When it was released, the Yahoo! Shortcuts plugin seemed like it was going to be a HUGE help in making my posts more useful and more attractive, and while it helped, I finally got fed up with it and turned it off. There seemed to be very little development going on for it and some of the major bugs, like stacking the photo credits if you use the same picture for multiple posts and the fact it blew up and spewed code on my archive page led me to deactivate it. The Yahoo! search links were also not very helpful in adding other relevant content, and for some reason it didn’t like double spaces after a sentance. so blah! and bye bye.
Now, new on the scene is Zemanta, currently available as a Firefox plugin. I’ve installed it and am giving it it’s first run and I have to say I’m impressed. It’s still in heavy development but is very impressive, here are a few of things they are doing better than Yahoo! shortcuts:
Zemanta puts everything on the Write Post screen, With Yahoo! you had to jump to a new page, make your additions and then jump back and fix anything the plugin made a mess of.
Link suggestions are single click and go where you would naturally want. Right now you can generally pick between the site’s home page or a Wikipedia entry, more options are on the way.
Tag suggestions! Zemanta suggests tags for your post from your content and semantic search for related keywords you may not have written about.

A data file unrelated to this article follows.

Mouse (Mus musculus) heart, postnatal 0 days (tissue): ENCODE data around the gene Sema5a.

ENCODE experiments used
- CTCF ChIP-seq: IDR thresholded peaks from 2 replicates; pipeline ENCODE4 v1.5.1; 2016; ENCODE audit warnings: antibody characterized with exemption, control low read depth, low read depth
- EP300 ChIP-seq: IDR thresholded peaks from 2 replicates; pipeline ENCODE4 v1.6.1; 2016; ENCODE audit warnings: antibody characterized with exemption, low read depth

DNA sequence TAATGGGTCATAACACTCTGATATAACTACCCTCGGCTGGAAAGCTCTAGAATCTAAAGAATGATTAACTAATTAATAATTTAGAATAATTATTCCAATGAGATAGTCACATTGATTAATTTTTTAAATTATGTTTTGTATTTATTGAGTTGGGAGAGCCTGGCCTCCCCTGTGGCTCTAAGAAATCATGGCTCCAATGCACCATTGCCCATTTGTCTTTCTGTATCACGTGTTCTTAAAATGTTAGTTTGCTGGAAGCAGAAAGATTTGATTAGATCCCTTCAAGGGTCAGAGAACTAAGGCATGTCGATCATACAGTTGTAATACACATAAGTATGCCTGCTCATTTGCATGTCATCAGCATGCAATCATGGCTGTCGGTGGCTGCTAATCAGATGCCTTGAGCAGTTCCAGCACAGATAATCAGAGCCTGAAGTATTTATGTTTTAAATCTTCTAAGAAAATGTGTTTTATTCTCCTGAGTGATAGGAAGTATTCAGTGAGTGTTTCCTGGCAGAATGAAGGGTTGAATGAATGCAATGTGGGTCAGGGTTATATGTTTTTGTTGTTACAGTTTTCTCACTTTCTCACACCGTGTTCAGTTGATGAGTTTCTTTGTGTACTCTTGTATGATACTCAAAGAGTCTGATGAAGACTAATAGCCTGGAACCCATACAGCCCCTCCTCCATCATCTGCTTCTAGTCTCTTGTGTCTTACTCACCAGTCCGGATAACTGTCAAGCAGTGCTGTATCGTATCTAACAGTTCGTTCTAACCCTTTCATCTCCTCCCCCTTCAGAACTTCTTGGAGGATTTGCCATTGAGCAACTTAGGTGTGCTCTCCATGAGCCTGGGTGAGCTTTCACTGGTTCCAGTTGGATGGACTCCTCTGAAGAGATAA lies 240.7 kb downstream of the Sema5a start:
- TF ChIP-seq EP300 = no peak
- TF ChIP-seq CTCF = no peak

Related Article Suggestions from around the web (see below). You may not like this if you hate the idea of sending a reader to another site, but it increases the benefit to your reader and that’s important for return visitors.
There are a few things that I would like to see added, or if they exist make it easier to find them:
A WordPress plugin. It’s not hard to install Zemanta, but if it were a WordPress plugin I could use it on any computer and any browser. Then it would have access to suggest from my existing categories and make use of other internal WordPress functionality.
Gallery Scroll for more pictures, everything I see now is Firefox and WordPress none of which I want to use so let me scroll for more than just the 9 available.
Internal links – give me a section of related links that are only from my site
OPTIONS! Give me options! What if I don’t want suggested articles with adult content and want all my inserted links to be no follow? Even changing the color scheme or the ability to turn off some of he features would be nice.
Overall, I’m impressed. I’m not real sure about the Zemified button down there, but I’ll certainly leave it up for this post!
Toluu is a new RSS sharing and suggestion tool that is getting close to emerging from beta (let me know of you want an invite and I’ll see what I can do). I threw together a quick widget to allow WordPress users with widgetized sidebars to easily add and customize a Toluu badge. More info later so check back to this post, but until then please give it a try and let me know how you like it.
To fully duplicate the functionality of my instructions on adding TipJoy to your WordPress theme, the TipJoy TipThis plugin needed to allow users to place a tipjoy badge/banner on the sidebar. So I set out to learn how to create a widget for WordPress. The results are my earlier Spottt Widget and now my TipJoy widget!